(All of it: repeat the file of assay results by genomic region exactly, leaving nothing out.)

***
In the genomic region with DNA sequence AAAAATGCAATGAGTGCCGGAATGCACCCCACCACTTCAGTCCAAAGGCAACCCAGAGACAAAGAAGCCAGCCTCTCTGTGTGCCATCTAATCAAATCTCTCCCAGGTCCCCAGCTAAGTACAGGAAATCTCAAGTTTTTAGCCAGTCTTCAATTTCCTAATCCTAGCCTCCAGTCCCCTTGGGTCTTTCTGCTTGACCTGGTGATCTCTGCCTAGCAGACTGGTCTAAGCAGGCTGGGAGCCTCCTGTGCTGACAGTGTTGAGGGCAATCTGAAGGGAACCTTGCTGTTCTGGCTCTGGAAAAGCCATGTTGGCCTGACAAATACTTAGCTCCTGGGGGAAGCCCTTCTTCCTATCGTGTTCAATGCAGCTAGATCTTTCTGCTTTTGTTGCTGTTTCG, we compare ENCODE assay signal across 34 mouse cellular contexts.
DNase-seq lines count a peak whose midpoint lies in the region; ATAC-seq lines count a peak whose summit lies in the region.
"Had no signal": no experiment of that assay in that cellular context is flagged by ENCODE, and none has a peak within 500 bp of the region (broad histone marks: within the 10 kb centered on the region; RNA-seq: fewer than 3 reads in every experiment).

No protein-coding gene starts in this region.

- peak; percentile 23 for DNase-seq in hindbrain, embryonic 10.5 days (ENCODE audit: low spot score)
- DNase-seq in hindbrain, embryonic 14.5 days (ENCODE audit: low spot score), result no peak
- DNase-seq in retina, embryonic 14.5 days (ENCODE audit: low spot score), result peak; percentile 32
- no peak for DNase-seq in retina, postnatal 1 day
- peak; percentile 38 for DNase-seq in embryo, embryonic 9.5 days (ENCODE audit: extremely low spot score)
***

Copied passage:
In the genomic region with DNA sequence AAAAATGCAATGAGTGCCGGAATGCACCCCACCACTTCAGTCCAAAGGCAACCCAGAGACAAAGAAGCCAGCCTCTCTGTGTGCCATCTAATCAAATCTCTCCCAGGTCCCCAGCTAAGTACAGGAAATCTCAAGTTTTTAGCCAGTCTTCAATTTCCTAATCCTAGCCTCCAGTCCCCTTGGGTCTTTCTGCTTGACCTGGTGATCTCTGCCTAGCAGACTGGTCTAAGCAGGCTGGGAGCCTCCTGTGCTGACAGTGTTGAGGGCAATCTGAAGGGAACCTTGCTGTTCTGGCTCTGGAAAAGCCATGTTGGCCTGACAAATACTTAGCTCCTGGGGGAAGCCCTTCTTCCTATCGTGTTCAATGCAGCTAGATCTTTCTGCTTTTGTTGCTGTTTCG, we compare ENCODE assay signal across 34 mouse cellular contexts.
DNase-seq lines count a peak whose midpoint lies in the region; ATAC-seq lines count a peak whose summit lies in the region.
"Had no signal": no experiment of that assay in that cellular context is flagged by ENCODE, and none has a peak within 500 bp of the region (broad histone marks: within the 10 kb centered on the region; RNA-seq: fewer than 3 reads in every experiment).

No protein-coding gene starts in this region.

- peak; percentile 23 for DNase-seq in hindbrain, embryonic 10.5 days (ENCODE audit: low spot score)
- DNase-seq in hindbrain, embryonic 14.5 days (ENCODE audit: low spot score), result no peak
- DNase-seq in retina, embryonic 14.5 days (ENCODE audit: low spot score), result peak; percentile 32
- no peak for DNase-seq in retina, postnatal 1 day
- peak; percentile 38 for DNase-seq in embryo, embryonic 9.5 days (ENCODE audit: extremely low spot score)